Infrastructure projects hold a special place in the construction industry as they are almost exclusively managed by government agencies and impact every other construction project. Any construction company that works on infrastructure projects is familiar with the complexities and the potential problems that can arise. This is especially true when dealing with contracts and other legal issues. In this article, a Charlotte construction attorney discusses the common infrastructure construction legal mistakes to avoid.
Dealing with infrastructure projects can be difficult for construction companies because of the complexity of the contract. There are many provisions in the contracts for infrastructure projects that are unique to working with the government. For example, normal remedies for nonpayment of similar issues do not work. Liens are one of the most common examples since you cannot place a lien on a government project.
Many construction companies find themselves in trouble on infrastructure projects when they fail to clarify provisions in the contract. Before you begin any work or sign the contract, it’s worth the time and effort to clarify every part of the contract with the issuing party. The worst possible outcome is if you sign the contract and find yourself stuck in a position where you cannot fulfill it because of unclear requirements but cannot get out of it because you agreed to the terms.
Clarifying contract information on a government project rarely results in problems. This is because the government would rather do all of that work upfront than try to deal with problems later on. You may also position your company as one of the best options for the project by showing that you are willing to do the work to fully understand the project and avoid problems.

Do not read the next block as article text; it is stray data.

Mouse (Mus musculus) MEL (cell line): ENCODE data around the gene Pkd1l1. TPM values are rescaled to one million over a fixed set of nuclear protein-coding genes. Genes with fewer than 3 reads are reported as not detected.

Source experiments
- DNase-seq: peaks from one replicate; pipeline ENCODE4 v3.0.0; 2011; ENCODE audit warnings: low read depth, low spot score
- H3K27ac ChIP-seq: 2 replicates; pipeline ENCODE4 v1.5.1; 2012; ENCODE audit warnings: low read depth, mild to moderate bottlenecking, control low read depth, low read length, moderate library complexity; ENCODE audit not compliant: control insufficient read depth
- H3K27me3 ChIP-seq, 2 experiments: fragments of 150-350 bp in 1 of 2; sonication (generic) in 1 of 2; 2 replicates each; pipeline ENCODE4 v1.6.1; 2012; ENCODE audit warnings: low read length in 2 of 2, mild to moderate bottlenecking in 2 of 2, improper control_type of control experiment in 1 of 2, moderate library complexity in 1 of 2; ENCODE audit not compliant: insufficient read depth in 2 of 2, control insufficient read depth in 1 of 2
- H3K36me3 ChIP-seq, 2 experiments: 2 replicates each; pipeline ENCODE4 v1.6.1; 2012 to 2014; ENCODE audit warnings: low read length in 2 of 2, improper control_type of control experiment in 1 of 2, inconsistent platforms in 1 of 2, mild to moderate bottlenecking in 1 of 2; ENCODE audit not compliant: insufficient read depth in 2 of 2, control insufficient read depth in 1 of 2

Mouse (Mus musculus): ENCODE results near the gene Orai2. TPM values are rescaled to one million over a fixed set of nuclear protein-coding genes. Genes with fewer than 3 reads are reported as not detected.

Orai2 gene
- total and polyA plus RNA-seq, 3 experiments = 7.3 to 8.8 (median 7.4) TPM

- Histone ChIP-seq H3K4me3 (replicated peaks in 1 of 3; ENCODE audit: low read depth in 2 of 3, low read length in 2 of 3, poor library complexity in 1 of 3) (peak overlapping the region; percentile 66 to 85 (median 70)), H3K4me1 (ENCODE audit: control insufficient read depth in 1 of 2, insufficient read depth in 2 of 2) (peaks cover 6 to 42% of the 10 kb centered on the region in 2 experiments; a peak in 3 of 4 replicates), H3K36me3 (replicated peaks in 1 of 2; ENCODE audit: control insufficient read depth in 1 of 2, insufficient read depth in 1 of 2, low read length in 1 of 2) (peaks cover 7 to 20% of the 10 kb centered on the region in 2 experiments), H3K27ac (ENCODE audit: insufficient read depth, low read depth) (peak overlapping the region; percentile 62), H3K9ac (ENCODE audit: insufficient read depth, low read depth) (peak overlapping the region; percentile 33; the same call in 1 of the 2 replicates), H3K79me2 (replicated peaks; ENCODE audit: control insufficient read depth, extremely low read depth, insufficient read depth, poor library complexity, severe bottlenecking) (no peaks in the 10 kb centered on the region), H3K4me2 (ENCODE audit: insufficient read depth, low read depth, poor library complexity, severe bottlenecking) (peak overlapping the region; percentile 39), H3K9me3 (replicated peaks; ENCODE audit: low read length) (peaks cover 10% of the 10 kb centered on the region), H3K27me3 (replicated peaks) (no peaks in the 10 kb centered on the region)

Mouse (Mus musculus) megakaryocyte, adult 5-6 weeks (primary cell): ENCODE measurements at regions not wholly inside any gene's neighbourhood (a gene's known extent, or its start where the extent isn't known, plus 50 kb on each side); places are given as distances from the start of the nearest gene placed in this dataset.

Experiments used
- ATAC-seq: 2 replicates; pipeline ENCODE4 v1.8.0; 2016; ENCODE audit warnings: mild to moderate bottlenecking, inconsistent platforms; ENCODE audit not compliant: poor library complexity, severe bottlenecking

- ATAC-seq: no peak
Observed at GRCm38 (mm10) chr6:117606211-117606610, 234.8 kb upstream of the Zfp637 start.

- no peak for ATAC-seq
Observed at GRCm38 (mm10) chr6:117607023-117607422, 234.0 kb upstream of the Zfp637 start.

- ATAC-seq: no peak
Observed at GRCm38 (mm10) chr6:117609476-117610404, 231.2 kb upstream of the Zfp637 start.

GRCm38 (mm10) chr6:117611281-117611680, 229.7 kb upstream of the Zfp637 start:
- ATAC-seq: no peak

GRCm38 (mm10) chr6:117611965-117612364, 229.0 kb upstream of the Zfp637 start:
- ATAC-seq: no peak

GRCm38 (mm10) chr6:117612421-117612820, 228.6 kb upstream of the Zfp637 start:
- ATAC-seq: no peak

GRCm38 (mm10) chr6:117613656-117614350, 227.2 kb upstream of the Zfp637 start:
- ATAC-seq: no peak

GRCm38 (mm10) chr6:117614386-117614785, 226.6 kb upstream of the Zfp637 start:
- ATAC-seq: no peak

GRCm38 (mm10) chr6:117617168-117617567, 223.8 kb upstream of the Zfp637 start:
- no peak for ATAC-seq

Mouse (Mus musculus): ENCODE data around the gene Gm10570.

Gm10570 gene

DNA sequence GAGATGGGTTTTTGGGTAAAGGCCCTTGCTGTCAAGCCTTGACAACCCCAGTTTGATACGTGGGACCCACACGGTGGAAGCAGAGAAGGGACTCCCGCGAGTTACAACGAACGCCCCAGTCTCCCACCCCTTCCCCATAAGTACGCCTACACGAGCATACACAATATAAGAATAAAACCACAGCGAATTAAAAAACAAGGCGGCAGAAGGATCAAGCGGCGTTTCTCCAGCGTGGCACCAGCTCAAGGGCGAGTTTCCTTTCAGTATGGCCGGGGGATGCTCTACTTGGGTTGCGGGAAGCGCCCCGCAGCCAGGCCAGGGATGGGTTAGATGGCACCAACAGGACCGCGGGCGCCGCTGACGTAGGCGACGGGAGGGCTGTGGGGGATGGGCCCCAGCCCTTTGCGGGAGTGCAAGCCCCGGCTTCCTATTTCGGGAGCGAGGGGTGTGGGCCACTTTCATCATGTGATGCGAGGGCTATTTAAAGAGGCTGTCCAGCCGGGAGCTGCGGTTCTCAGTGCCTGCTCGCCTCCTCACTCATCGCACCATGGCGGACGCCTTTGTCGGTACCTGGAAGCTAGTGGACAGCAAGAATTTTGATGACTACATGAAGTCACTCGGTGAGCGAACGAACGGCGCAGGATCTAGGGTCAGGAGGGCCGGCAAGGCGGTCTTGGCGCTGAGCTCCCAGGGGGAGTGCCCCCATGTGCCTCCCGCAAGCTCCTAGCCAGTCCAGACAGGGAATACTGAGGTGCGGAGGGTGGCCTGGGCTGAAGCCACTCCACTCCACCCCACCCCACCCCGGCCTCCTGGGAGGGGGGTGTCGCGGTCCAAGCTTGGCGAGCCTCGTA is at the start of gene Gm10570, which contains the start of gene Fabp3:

Another area where companies find themselves in trouble on infrastructure projects is in dealing with applicable laws. It can sometimes be unclear which laws apply to infrastructure projects. This is because infrastructure can fall under city, state, and federal jurisdictions. This can create a complex web of applicable laws that are hard to navigate without sufficient experience or expertise.
One way of addressing this problem is to work with a Charlotte construction lawyer to sort out the laws. Construction lawyers often have the experience and expertise to determine which laws apply to which projects. Seeking clarification on the laws before they become a serious problem is an effective means of preventing serious legal issues as the project continues.
Forgetting Provisions for Delays
There are a lot of moving parts in an infrastructure project, which means that delays are very likely. Construction companies that work on infrastructure projects can face fines or other problems if they fail to negotiate provisions for delays in projects. It is also possible to negotiate remedies for delays, such as automatically changing deadlines, so that companies are not fined in the process.